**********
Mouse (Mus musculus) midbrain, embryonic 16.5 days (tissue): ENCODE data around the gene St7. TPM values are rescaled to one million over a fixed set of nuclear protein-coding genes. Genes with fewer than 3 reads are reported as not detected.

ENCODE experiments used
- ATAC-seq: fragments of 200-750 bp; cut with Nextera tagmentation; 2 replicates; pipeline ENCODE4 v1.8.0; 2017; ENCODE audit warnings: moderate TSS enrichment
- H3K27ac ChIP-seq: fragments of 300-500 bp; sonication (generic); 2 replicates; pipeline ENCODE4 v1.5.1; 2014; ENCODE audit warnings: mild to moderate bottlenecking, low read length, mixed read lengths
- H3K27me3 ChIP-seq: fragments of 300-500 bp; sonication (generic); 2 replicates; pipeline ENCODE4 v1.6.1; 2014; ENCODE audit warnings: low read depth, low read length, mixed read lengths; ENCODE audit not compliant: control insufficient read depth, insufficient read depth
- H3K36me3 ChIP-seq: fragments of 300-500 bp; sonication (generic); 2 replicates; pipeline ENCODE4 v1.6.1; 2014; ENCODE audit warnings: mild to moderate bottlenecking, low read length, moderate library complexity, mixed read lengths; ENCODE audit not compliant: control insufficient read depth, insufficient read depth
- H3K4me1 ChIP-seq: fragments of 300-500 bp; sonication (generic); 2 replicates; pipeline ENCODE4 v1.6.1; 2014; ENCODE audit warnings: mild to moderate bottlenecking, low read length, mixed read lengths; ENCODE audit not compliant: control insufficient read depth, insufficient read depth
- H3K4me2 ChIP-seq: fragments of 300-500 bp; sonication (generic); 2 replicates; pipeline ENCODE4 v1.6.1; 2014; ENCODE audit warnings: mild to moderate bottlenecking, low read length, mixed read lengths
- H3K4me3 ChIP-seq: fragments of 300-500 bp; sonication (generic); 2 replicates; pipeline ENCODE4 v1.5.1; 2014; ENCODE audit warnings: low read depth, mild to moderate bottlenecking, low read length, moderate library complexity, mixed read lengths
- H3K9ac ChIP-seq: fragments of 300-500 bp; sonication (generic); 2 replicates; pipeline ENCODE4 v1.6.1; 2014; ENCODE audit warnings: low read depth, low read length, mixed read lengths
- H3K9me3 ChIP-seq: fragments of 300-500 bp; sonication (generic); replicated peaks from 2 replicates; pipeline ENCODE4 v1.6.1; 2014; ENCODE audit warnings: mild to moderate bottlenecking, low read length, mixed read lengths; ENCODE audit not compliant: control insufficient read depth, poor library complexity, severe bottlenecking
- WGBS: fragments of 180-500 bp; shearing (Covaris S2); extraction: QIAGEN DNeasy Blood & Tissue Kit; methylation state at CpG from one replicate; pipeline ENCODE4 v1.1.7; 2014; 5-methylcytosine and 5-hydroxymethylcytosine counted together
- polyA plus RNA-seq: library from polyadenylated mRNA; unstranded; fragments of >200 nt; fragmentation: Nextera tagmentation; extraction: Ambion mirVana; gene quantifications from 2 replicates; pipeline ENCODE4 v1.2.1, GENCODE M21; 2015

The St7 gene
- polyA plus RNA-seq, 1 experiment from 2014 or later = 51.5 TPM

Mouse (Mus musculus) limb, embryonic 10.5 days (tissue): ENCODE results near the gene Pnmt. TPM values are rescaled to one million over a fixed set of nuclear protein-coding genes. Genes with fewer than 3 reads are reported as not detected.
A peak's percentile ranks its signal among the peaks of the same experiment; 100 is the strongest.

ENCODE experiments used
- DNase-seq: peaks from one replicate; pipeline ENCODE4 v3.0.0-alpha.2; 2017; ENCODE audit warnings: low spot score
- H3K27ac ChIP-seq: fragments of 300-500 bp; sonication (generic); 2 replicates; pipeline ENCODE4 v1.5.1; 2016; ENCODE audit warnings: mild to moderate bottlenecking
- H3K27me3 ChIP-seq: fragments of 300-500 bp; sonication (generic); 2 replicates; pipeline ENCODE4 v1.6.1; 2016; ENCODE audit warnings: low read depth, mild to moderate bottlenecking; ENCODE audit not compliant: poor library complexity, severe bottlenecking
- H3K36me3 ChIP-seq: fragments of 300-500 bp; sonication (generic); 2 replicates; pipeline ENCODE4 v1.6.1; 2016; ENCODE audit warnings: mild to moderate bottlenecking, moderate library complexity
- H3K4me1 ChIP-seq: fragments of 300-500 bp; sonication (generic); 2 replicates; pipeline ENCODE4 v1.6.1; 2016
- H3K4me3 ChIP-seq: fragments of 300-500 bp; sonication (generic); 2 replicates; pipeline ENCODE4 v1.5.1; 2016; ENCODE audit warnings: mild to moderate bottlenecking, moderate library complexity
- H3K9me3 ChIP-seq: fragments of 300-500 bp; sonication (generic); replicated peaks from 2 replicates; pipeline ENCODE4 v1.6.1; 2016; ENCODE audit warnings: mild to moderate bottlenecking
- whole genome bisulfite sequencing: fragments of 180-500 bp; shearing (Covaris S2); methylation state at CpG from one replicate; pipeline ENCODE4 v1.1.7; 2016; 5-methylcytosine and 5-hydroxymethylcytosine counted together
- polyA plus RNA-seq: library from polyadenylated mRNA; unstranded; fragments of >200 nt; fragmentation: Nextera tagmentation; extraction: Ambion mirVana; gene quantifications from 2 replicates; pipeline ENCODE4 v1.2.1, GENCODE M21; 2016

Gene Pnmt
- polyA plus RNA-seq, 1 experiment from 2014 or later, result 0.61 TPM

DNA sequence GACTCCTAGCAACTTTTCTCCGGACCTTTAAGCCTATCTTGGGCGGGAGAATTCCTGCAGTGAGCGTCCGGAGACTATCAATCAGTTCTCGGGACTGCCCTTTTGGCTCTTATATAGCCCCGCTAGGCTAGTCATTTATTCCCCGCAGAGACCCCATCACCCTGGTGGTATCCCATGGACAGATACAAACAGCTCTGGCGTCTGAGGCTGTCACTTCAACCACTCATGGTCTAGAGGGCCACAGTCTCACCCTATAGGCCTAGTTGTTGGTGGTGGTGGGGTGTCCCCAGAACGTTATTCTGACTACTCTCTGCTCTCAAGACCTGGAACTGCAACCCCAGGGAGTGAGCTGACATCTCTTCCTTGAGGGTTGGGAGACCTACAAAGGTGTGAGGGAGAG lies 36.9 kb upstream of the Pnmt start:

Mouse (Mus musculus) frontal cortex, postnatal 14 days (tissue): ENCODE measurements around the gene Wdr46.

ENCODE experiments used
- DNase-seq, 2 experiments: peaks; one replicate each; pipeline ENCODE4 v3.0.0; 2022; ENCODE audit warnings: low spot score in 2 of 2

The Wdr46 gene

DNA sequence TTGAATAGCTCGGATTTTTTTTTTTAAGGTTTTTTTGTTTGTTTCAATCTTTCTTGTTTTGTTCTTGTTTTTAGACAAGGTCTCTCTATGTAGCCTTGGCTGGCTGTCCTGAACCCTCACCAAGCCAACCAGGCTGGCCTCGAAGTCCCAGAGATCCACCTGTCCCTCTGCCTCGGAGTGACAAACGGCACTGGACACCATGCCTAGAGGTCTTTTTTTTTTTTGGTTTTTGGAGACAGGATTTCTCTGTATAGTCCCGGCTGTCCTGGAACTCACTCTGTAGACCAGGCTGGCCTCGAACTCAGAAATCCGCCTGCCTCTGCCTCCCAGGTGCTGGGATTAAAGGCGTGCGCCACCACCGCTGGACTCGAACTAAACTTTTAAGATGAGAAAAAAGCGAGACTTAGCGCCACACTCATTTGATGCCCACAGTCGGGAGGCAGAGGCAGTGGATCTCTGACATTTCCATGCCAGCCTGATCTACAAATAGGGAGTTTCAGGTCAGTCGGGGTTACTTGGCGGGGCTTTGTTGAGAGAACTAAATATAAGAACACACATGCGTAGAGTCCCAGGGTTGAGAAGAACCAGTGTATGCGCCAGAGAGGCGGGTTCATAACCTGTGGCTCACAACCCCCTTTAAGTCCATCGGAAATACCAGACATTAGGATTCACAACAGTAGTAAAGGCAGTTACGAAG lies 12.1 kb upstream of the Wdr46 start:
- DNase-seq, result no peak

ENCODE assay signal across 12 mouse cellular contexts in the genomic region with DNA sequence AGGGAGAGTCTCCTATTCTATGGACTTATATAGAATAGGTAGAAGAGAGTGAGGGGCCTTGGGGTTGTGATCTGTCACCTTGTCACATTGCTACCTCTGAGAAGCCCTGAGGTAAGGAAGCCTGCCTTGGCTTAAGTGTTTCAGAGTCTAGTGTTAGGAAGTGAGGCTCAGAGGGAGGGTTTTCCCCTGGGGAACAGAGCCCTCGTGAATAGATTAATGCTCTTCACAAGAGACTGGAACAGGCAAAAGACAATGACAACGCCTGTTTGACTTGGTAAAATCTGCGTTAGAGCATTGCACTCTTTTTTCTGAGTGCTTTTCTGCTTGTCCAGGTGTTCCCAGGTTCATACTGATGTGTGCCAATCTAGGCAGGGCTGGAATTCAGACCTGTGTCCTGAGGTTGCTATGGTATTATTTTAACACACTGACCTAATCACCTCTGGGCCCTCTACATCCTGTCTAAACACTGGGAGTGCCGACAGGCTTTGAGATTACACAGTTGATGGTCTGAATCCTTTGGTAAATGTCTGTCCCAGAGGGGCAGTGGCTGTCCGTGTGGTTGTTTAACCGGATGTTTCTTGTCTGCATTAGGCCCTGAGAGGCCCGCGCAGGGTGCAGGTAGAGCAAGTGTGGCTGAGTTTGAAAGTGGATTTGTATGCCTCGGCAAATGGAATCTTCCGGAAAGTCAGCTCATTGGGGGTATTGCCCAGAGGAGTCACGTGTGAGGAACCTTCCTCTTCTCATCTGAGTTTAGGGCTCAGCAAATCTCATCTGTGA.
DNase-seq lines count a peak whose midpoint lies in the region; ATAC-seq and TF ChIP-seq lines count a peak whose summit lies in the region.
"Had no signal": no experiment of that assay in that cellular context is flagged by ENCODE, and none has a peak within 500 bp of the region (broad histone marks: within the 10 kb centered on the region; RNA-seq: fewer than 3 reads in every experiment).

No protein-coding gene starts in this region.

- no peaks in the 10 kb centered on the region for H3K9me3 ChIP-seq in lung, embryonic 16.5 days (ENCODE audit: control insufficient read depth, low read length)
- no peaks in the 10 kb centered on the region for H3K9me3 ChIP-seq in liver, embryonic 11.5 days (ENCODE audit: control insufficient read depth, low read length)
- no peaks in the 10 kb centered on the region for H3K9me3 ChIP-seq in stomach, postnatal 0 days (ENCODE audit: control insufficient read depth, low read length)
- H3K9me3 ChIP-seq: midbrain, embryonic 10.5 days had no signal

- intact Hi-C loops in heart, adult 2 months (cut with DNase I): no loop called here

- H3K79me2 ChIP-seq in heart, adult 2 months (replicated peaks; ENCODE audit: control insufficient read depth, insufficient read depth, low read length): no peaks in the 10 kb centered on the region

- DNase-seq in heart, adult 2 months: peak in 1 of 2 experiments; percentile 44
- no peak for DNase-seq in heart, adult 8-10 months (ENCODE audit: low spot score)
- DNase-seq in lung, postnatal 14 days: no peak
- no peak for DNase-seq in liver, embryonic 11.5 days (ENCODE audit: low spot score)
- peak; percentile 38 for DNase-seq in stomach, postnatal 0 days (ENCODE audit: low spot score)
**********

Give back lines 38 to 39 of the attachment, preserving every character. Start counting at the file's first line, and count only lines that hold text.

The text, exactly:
DNase-seq lines count a peak whose midpoint lies in the region; ATAC-seq and TF ChIP-seq lines count a peak whose summit lies in the region.
"Had no signal": no experiment of that assay in that cellular context is flagged by ENCODE, and none has a peak within 500 bp of the region (broad histone marks: within the 10 kb centered on the region; RNA-seq: fewer than 3 reads in every experiment).